In California's Spanish and Mexican eras there was not much formal education. The nearest university was that of Guadalajara, founded in 1792. The Híjar-Padrés colony of 1834 brought teachers who might have been the province's first permanent residents to hold professional qualifications. Richard Henry Dana Jr. visited that same year on leave from Harvard College. In 1846 the U.S. acquired California. The University of California, whose creation became more urgent as more native sons were born, graduated its first class in 1873.

I want to know about the first person or persons from California that went away to university, or studied at one of the University of California's predecessor institutions, or another school in the state. The sons of established businessmen like Hartnell, Larkin, and Stearns seem like candidates. Perhaps some brainy kid was even sent to Guadalajara decades before.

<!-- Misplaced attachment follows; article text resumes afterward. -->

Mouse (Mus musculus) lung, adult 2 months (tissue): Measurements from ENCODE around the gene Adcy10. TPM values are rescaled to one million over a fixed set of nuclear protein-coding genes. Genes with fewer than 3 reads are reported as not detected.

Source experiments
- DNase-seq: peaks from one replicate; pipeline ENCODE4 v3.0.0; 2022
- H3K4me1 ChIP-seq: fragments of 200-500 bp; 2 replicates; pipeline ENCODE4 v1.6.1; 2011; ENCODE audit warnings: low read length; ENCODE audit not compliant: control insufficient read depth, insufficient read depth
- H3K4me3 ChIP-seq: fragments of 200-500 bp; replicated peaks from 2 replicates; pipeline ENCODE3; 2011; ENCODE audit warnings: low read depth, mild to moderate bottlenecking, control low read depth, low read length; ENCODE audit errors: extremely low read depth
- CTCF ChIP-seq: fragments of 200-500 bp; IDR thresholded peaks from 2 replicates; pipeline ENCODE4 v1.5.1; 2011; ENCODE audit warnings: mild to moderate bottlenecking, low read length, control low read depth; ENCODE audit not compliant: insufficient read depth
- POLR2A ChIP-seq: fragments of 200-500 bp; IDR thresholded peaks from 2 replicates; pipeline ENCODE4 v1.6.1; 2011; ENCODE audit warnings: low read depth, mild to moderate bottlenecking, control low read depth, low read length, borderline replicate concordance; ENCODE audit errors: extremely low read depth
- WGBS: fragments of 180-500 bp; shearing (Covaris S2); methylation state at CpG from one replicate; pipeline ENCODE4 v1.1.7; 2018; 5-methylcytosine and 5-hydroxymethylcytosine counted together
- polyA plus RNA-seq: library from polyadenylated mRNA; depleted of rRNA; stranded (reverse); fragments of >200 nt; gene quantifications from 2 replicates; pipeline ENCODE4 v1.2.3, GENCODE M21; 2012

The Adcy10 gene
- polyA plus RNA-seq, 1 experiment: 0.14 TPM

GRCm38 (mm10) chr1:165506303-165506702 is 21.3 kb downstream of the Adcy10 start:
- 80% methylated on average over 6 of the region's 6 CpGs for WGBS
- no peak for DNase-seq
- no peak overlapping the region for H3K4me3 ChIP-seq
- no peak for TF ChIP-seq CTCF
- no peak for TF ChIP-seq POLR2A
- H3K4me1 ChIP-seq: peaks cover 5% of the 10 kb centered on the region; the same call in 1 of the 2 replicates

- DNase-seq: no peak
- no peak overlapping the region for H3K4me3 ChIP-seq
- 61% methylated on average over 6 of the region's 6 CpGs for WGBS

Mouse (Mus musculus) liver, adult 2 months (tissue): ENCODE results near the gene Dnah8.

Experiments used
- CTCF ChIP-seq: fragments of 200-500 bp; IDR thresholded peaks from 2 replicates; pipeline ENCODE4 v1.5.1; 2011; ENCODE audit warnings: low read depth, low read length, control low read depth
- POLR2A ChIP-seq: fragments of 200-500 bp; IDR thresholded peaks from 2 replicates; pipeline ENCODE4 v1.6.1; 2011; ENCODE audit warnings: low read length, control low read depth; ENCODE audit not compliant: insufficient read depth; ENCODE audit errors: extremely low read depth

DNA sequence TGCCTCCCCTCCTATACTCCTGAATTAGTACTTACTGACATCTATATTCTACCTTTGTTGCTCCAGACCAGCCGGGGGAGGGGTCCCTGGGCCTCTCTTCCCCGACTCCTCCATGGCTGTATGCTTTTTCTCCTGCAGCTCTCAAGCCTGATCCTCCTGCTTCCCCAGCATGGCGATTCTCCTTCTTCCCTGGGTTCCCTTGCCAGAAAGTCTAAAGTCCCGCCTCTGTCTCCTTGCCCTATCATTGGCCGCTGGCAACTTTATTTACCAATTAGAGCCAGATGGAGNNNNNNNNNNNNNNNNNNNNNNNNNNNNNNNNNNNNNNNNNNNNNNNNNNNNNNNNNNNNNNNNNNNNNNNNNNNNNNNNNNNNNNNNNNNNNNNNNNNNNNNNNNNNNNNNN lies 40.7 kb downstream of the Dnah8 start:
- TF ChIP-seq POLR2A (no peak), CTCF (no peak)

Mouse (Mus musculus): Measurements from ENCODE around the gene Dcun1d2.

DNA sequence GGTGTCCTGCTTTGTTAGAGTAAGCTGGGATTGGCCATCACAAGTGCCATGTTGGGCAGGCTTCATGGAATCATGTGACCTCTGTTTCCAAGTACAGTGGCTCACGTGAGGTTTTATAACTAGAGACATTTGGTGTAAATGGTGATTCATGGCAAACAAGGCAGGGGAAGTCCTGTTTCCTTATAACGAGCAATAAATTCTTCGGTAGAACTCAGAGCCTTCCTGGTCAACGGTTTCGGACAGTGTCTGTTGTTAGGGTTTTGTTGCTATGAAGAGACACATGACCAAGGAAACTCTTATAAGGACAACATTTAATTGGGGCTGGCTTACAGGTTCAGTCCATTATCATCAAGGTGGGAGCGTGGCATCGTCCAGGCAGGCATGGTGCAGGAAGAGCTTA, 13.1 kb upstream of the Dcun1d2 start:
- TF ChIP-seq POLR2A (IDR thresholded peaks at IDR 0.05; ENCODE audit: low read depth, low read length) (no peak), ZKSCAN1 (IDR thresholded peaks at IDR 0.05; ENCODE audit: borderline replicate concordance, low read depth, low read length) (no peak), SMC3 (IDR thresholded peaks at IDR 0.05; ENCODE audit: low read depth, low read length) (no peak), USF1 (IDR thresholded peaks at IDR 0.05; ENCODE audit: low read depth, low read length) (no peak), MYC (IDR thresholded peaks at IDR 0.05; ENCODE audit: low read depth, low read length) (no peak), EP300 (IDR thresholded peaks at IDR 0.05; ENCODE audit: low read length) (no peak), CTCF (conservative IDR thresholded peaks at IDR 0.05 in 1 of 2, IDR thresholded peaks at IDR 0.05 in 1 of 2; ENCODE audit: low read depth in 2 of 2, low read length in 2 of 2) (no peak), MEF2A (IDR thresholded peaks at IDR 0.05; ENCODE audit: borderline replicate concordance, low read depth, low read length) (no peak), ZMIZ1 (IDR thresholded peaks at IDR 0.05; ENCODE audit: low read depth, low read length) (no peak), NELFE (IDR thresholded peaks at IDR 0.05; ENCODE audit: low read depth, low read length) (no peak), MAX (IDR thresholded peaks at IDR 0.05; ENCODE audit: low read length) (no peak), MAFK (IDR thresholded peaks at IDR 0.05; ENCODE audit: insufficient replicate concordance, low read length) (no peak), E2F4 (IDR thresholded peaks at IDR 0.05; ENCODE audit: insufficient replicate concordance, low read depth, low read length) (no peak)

• What do you mean by "the University of California's predecessor institutions?" – Ben Crowell Apr 25 '18 at 5:42
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    The Contra Costa Academy and the College of California. – Aaron Brick Apr 25 '18 at 6:38
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    @AaronBrick: Comments are ephemeral, and subject to arbitrary deletion at any time. Please edit clarifications into the question itself. – Pieter Geerkens Aug 8 '18 at 17:06

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